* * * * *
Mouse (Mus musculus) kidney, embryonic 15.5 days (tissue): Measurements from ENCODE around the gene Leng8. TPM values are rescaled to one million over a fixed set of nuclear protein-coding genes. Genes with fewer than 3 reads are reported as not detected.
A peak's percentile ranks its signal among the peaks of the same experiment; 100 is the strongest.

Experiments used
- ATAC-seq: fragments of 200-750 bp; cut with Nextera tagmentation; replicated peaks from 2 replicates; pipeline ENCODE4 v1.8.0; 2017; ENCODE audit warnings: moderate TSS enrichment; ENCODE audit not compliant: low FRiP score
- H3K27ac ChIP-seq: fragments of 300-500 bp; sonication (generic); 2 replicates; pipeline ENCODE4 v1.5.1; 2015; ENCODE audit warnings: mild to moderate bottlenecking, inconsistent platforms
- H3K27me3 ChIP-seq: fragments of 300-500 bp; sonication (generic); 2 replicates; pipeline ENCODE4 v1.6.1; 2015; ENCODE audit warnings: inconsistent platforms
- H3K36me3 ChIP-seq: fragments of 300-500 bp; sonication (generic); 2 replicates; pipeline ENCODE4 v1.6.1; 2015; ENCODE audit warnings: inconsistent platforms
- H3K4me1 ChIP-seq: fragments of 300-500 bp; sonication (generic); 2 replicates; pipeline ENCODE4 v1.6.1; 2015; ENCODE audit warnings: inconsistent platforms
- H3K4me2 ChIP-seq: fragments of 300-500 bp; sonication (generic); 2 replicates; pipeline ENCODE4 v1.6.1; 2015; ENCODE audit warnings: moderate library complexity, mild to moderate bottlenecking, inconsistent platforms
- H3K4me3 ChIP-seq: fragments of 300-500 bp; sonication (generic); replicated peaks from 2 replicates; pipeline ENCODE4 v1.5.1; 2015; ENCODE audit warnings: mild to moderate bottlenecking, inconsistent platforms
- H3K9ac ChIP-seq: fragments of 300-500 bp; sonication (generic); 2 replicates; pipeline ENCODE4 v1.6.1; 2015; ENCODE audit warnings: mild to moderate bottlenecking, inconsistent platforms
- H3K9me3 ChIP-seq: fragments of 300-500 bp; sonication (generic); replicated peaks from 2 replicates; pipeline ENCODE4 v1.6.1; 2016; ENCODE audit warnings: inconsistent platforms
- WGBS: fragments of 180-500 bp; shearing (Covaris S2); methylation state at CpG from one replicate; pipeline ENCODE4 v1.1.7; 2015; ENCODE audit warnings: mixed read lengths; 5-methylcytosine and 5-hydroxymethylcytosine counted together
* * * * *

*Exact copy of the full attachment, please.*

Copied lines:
Mouse (Mus musculus) kidney, embryonic 15.5 days (tissue): Measurements from ENCODE around the gene Leng8. TPM values are rescaled to one million over a fixed set of nuclear protein-coding genes. Genes with fewer than 3 reads are reported as not detected.
A peak's percentile ranks its signal among the peaks of the same experiment; 100 is the strongest.

Experiments used
- ATAC-seq: fragments of 200-750 bp; cut with Nextera tagmentation; replicated peaks from 2 replicates; pipeline ENCODE4 v1.8.0; 2017; ENCODE audit warnings: moderate TSS enrichment; ENCODE audit not compliant: low FRiP score
- H3K27ac ChIP-seq: fragments of 300-500 bp; sonication (generic); 2 replicates; pipeline ENCODE4 v1.5.1; 2015; ENCODE audit warnings: mild to moderate bottlenecking, inconsistent platforms
- H3K27me3 ChIP-seq: fragments of 300-500 bp; sonication (generic); 2 replicates; pipeline ENCODE4 v1.6.1; 2015; ENCODE audit warnings: inconsistent platforms
- H3K36me3 ChIP-seq: fragments of 300-500 bp; sonication (generic); 2 replicates; pipeline ENCODE4 v1.6.1; 2015; ENCODE audit warnings: inconsistent platforms
- H3K4me1 ChIP-seq: fragments of 300-500 bp; sonication (generic); 2 replicates; pipeline ENCODE4 v1.6.1; 2015; ENCODE audit warnings: inconsistent platforms
- H3K4me2 ChIP-seq: fragments of 300-500 bp; sonication (generic); 2 replicates; pipeline ENCODE4 v1.6.1; 2015; ENCODE audit warnings: moderate library complexity, mild to moderate bottlenecking, inconsistent platforms
- H3K4me3 ChIP-seq: fragments of 300-500 bp; sonication (generic); replicated peaks from 2 replicates; pipeline ENCODE4 v1.5.1; 2015; ENCODE audit warnings: mild to moderate bottlenecking, inconsistent platforms
- H3K9ac ChIP-seq: fragments of 300-500 bp; sonication (generic); 2 replicates; pipeline ENCODE4 v1.6.1; 2015; ENCODE audit warnings: mild to moderate bottlenecking, inconsistent platforms
- H3K9me3 ChIP-seq: fragments of 300-500 bp; sonication (generic); replicated peaks from 2 replicates; pipeline ENCODE4 v1.6.1; 2016; ENCODE audit warnings: inconsistent platforms
- WGBS: fragments of 180-500 bp; shearing (Covaris S2); methylation state at CpG from one replicate; pipeline ENCODE4 v1.1.7; 2015; ENCODE audit warnings: mixed read lengths; 5-methylcytosine and 5-hydroxymethylcytosine counted together